forum as currently structured. The Convention is overwhelmingly made up of
delegates hand-picked by the SLORC, which has carefully stage-managed the
proceedings and ignored even limited opposition views. The NLD withdrew
from the National Convention in November 1995 because of the undemocratic
nature of the institution and was formally ejected by the SLORC in
December. Despite having no legal mandate, the SLORC appears determined to
draft a constitution that would ensure a dominant role for the military
forces in the country's future political structure. However, the Convention
has not met since mid-1996, and the SLORC's current plans for the body are

The worsening narcotics situation in Burma reflects the SLORC's disregard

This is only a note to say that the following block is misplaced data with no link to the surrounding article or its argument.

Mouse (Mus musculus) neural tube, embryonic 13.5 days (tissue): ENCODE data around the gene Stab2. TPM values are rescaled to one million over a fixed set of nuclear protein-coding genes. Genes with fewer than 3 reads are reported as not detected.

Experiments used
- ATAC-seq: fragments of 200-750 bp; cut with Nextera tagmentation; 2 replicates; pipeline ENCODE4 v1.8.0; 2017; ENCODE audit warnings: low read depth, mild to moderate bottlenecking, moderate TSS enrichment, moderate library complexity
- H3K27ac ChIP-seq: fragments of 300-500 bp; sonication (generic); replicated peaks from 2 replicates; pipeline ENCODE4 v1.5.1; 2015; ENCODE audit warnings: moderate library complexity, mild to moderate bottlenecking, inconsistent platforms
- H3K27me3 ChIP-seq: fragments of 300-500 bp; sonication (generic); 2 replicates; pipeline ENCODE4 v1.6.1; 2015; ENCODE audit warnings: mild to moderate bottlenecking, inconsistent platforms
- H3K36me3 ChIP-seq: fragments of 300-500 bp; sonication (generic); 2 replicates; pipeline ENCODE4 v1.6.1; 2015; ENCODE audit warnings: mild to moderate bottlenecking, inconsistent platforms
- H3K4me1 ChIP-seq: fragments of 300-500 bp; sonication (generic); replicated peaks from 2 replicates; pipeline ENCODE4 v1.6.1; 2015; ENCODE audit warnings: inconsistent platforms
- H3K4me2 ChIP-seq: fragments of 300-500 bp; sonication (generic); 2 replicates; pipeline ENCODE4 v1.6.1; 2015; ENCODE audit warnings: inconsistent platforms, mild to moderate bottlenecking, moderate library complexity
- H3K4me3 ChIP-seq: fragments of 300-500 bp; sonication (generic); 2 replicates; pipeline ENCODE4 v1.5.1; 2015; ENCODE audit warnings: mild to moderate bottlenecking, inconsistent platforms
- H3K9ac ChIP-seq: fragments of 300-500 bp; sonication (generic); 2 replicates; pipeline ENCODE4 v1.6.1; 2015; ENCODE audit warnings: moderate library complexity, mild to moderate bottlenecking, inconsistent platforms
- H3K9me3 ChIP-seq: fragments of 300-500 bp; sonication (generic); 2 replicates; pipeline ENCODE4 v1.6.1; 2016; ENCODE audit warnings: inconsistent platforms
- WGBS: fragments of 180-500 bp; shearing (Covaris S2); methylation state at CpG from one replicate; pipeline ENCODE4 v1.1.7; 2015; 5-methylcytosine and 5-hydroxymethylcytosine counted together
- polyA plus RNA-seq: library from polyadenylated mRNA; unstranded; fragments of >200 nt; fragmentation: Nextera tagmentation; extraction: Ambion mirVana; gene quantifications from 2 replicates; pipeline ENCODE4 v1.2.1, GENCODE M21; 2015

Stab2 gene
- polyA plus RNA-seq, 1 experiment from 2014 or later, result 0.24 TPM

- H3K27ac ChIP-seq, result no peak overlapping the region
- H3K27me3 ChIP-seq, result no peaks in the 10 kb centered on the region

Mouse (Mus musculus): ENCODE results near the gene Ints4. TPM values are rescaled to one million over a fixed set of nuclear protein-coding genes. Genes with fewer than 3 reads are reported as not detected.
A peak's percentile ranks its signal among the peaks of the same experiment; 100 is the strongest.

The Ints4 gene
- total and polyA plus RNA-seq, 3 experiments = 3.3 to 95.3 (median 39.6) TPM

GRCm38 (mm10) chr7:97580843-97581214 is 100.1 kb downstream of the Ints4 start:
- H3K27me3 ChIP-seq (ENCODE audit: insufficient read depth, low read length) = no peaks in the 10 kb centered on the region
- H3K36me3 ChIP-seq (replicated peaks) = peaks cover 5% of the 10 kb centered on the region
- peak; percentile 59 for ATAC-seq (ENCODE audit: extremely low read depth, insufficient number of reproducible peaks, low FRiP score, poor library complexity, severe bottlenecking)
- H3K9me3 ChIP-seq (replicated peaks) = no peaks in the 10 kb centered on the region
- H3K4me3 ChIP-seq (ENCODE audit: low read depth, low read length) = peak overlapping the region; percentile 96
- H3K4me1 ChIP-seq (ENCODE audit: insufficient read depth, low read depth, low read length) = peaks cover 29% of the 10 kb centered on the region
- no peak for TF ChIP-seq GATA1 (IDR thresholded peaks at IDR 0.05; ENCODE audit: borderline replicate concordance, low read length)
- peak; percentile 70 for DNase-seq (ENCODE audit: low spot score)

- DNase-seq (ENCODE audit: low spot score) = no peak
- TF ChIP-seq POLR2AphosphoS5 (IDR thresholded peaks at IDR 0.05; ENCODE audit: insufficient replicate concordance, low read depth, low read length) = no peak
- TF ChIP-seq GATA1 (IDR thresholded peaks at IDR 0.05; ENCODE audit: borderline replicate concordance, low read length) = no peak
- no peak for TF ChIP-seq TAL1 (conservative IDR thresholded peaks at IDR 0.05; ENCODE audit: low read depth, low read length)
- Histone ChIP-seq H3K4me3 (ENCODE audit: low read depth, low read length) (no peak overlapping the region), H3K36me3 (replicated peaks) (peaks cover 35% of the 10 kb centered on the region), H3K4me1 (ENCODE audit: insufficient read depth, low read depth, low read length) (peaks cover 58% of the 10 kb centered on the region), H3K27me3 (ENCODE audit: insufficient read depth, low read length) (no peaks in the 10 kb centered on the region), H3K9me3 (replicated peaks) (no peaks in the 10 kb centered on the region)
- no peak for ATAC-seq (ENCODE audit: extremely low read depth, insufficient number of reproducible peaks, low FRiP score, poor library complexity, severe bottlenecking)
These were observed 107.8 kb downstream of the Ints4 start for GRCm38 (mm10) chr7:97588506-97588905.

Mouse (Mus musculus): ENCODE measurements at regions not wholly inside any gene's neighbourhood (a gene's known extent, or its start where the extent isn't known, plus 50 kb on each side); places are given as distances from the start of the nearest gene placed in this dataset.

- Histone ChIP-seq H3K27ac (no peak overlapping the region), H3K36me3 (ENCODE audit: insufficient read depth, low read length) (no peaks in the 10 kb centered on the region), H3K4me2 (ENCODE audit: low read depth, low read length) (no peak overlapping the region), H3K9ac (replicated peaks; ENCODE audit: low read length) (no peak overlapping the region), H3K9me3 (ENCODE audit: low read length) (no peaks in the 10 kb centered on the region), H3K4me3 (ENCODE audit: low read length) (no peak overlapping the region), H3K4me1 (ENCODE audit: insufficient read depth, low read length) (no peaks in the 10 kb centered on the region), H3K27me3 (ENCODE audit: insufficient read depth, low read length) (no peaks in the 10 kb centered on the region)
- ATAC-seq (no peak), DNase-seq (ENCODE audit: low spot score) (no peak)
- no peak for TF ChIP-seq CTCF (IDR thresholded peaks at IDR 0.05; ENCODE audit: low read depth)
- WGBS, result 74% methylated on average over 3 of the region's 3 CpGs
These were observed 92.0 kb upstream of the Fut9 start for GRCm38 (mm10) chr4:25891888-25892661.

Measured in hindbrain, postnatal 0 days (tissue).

for the rule of law. Burma is the world's largest source of illicit opium,
and output increased by an estimated nine per cent in 1996 to 2,560 metric
tons. Nevertheless, Burmese law enforcement actions against producers and
traffickers remain limited. Leading trafficker Khun Sa, who "surrendered"
to Burmese forces in early 1996, has never been brought to justice. Even as
heroin production remains high, Burmese traffickers are also diversifying
into methamphetamines, which are posing severe problems for neighboring
states. As well, traffickers are increasingly investing in legitimate
sectors of the economy, and there is reason to believe that the laundering
of drug profits is having a substantial impact on the Burmese economy. 


In the same way, in the past six months the Burmese people have seen little
progress in improving their quality of life. In fact, by many indices,
their quality of life has worsened. The SLORC's severe violations of human